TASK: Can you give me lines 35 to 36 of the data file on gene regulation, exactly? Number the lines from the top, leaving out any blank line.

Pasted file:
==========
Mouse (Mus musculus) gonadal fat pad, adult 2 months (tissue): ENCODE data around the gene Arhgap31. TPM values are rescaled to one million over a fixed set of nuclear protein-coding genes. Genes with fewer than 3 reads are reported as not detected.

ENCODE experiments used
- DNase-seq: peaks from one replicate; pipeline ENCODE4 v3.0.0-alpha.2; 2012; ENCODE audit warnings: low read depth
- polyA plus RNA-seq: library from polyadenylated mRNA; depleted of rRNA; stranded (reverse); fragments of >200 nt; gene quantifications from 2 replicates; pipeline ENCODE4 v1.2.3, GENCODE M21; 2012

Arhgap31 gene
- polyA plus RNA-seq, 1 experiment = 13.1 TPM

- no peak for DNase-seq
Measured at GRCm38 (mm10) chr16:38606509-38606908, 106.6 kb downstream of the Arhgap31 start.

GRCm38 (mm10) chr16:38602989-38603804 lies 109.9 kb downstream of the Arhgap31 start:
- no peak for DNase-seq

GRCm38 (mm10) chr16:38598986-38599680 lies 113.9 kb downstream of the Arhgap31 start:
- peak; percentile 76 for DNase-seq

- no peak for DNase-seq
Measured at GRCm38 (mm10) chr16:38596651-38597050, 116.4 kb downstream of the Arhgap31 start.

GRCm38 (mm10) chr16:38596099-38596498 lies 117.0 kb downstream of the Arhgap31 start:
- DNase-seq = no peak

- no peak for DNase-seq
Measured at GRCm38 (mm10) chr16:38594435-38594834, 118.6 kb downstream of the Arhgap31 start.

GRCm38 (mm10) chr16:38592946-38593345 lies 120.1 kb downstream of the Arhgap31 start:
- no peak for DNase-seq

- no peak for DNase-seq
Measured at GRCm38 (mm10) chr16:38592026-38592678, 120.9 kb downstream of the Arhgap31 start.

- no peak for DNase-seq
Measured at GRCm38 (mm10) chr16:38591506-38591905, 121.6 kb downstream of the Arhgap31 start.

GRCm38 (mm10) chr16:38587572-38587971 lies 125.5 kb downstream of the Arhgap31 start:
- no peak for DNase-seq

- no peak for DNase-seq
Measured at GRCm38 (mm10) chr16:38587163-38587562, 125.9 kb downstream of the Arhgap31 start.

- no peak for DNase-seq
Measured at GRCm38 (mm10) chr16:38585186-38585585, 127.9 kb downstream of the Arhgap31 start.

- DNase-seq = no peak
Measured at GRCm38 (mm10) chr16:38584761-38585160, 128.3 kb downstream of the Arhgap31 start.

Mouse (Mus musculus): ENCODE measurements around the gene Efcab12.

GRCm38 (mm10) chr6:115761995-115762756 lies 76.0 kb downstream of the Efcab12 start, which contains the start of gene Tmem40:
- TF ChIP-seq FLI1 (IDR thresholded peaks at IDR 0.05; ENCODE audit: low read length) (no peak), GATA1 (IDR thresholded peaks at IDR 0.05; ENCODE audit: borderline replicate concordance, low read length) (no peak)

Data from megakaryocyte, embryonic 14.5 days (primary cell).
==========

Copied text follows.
- TF ChIP-seq FLI1 (IDR thresholded peaks at IDR 0.05; ENCODE audit: low read length) (no peak), GATA1 (IDR thresholded peaks at IDR 0.05; ENCODE audit: borderline replicate concordance, low read length) (no peak)

Data from megakaryocyte, embryonic 14.5 days (primary cell).